GOULD'S THE PANDA'S THUMB
The following I got from my reading this morning over at the Border's Books near our new condominium. I walked over because my car is snowed in and I don't have a snow shovel. We left our snow shovel back in Spokane at the house we sold there. The new owner is getting a lot of use out of it, no doubt, but we could use it here, where Vancouver is experiencing near record snowfall. Anyhow, evolution has certainly developed many unique ways to foster reproduction. I found this one in Stephen J. Gould's The Panda's Thumb:
Consider the curious life of a male mite in the genus Adactylidium, as described by E.A. Albadry and M.S.F. Tawfik in 1966. It emerges from its mother's body and promptly dies within a few hours, having done apparently nothing during its brief life. It attempts, while outside its mother, neither to feed nor to mate. We know about creatures with short adult lives—the mayfly's single day after a much lengthier larval life, for example. But the mayfly mates and insures the continuity of its kind during these few precious hours. The males of Adactylidium seem to do nothing at all except emerge and die.
To solve the mystery, we must study the entire life cycle and look inside the mother's body. The impregnated female of Adactylidium attaches to the egg of a thrips. That single egg provides the only source of nutrition for rearing all her offspring—for she will feed on nothing else before her death. This mite, so far as we know, engages exclusively in sib mating; thus, it should produce a minimal number of males. Moreover, since total reproductive energy is so strongly constrained by the nutritional resources of a single thrips' egg, progeny are strictly limited, and the more females the better. Indeed, Adactylidium matches our prediction by raising a brood of five to eight sisters accompanied by a single male who will serve as both brother and husband to them all. But producing a single male is chancy; if it dies, all sisters will remain virgins and their mother's evolutionary life is over.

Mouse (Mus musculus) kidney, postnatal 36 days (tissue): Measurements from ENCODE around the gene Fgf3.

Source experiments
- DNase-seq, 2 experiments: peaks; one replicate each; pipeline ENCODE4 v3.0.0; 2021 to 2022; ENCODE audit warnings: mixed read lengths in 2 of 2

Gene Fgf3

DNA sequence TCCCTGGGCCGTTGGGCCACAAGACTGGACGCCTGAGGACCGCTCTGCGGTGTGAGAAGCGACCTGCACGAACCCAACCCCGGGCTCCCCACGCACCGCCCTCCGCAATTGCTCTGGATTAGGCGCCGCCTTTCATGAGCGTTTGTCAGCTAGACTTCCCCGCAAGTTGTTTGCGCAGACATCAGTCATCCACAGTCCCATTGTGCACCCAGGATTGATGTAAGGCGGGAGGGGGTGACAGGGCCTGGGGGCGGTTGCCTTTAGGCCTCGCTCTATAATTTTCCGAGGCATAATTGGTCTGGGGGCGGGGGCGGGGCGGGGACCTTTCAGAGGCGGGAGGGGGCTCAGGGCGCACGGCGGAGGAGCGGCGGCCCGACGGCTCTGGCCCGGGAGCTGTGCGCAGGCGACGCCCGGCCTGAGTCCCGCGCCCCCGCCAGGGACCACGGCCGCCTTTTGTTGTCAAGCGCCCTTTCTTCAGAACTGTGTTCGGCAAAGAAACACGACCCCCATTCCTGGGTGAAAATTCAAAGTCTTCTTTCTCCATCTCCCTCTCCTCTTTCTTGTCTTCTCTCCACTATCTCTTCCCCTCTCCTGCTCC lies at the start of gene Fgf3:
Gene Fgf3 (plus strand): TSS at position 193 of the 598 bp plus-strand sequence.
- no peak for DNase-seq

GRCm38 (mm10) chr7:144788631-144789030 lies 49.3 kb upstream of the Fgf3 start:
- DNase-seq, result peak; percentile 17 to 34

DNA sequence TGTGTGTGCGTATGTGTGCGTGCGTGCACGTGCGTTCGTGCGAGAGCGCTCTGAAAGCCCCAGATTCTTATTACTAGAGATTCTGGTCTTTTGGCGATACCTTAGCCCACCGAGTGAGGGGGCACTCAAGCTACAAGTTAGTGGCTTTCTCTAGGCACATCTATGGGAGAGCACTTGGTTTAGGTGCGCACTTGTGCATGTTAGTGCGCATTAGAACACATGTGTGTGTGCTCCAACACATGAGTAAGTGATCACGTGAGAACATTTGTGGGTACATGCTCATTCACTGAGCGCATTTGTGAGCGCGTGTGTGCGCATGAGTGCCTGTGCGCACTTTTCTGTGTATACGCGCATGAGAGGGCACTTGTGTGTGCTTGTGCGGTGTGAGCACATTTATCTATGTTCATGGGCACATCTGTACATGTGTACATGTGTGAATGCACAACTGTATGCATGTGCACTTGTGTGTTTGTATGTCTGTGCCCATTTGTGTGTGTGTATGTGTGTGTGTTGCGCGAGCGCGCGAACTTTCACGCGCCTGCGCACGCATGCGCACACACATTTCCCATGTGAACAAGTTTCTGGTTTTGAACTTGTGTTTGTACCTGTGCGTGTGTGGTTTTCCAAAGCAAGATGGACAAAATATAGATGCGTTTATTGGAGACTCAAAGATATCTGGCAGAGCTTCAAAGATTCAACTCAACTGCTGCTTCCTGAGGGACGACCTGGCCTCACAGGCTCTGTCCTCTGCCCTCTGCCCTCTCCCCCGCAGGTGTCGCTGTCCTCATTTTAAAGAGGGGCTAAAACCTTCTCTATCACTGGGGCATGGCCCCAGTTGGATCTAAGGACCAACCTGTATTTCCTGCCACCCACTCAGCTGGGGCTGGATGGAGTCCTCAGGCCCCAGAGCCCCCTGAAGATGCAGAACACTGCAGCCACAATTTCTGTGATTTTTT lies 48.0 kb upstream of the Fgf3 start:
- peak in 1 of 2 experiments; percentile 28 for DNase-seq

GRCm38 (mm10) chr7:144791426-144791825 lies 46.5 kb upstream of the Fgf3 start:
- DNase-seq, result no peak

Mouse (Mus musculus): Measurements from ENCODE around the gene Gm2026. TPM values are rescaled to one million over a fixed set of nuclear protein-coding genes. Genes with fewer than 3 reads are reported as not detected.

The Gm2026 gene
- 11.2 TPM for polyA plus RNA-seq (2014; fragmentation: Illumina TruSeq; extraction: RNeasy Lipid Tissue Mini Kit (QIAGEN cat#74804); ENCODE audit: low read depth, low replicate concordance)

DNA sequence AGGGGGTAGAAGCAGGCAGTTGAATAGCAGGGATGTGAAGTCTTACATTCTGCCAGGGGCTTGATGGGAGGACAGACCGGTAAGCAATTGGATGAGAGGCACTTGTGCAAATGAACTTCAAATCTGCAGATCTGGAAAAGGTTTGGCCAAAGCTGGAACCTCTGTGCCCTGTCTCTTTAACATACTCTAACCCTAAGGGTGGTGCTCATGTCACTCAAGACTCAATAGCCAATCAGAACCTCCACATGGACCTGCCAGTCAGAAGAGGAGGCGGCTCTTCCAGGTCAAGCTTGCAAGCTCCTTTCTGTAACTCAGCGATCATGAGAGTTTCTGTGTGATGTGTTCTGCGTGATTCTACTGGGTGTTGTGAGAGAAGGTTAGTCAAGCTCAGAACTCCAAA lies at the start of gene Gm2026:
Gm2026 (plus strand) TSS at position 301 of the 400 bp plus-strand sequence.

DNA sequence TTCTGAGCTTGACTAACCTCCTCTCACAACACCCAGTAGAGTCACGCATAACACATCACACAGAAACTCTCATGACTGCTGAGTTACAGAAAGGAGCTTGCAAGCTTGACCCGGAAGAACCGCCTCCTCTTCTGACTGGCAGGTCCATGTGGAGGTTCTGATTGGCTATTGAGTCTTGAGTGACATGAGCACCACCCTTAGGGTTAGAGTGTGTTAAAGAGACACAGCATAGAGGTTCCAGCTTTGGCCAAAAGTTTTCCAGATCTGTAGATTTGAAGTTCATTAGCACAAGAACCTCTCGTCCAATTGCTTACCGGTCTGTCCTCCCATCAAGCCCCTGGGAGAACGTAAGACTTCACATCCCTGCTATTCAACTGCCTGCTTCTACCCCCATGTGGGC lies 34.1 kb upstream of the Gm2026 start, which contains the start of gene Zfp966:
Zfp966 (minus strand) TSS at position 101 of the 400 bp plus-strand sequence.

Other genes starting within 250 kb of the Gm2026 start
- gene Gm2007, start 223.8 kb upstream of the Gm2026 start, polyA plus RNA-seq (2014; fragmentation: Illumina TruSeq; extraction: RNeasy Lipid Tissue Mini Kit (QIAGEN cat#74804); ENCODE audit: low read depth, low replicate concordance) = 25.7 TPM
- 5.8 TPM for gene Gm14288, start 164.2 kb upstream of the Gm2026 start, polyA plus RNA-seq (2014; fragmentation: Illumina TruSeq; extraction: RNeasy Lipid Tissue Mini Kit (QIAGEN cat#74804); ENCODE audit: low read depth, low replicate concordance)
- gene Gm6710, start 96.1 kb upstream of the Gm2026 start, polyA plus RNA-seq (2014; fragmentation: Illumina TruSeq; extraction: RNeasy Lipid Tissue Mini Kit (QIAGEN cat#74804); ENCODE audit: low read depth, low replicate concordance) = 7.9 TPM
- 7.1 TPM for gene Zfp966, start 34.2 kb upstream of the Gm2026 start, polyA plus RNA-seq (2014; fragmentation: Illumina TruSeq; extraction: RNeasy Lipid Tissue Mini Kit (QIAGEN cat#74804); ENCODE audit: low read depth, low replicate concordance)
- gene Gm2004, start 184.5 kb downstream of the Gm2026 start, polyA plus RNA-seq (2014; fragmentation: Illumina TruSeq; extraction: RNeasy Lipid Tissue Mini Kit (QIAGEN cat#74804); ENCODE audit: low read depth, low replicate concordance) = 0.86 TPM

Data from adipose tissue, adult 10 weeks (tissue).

If the mite takes a chance on producing but a single male, thus maximizing its potential brood of fertile females, two other adaptations might lessen the risk—providing both protection for the male and guaranteed proximity to his sisters. What better than to rear the brood entirely within a mother's body, feeding both larvae and adults within her, and even allowing copulation to occur inside her protective shell. Indeed, about forty-eight hours after she attaches to the thrips’ egg, six to nine eggs hatch within the body of a female Adactylidium. The larvae feed on their mother’s body, literally devouring her from inside. Two days later, the offspring reach maturity, and the single male copulates with all his sisters. By this time, the mother’s tissues have disintegrated, and her body space is a mass of adult mites, their feces, and their discarded larval and nymphal skeletons. The offspring then cut holes through their mother's body wall and emerge. The females must now find a thrips’ egg and begin the process again, but the males have already fulfilled their evolutionary role before "birth." They emerge, react however a mite does to the glories of the outside world, and promptly die.
Gould in the brief essay which includes the snippet above is talking about why almost all sexed species produce males and females at about the same 50/50 ration. The Adactylidium mite is the exception that tests the rule.